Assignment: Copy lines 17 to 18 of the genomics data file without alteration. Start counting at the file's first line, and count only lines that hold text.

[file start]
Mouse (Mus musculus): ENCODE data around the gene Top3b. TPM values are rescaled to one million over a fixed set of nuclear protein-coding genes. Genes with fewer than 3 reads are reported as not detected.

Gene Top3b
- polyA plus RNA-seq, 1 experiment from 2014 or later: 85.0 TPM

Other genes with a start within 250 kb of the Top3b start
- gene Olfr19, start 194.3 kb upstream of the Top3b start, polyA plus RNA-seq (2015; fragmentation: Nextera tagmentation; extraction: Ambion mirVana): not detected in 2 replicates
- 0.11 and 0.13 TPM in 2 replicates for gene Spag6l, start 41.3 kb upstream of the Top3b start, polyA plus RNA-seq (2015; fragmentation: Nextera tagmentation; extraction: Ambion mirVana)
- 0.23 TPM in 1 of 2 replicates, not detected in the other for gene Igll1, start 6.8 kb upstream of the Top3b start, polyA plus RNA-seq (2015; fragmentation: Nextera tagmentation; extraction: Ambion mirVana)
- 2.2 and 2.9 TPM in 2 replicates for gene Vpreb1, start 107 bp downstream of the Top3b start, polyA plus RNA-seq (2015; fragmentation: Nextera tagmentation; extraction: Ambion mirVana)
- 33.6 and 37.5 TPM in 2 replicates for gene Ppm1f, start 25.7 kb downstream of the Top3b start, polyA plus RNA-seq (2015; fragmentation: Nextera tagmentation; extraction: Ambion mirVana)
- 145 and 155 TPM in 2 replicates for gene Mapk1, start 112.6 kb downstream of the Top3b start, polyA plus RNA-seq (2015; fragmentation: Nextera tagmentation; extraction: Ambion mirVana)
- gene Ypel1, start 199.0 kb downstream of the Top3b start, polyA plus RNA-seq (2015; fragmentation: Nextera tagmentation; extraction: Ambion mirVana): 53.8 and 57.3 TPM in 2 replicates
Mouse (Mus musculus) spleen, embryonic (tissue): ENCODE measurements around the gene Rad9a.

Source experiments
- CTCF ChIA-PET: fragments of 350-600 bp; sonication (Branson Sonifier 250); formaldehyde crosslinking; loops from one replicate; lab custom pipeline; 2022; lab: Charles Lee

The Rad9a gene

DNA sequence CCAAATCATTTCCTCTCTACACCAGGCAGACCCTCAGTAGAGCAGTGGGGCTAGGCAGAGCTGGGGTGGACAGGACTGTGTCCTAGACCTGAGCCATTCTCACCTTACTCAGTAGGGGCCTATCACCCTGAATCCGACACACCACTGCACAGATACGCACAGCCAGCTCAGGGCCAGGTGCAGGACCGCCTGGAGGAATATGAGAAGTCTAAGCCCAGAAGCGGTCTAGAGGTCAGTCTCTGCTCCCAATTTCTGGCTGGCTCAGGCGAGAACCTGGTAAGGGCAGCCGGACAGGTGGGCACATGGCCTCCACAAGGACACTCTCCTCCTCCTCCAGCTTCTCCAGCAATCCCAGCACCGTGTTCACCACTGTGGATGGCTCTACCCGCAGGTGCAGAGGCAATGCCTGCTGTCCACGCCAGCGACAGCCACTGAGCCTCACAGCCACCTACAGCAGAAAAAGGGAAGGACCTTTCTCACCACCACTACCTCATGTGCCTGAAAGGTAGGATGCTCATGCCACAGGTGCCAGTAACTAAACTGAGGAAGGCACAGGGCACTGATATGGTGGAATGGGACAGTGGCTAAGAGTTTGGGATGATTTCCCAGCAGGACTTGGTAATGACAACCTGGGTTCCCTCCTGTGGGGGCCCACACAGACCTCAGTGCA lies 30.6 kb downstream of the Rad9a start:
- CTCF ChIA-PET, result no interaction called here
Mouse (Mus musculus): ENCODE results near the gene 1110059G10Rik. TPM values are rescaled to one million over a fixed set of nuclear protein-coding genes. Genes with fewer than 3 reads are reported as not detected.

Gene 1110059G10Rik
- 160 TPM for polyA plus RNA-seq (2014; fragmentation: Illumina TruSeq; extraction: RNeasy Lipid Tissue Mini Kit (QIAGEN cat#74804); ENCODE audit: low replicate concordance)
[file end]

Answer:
- CTCF ChIA-PET, result no interaction called here
Mouse (Mus musculus): ENCODE results near the gene 1110059G10Rik. TPM values are rescaled to one million over a fixed set of nuclear protein-coding genes. Genes with fewer than 3 reads are reported as not detected.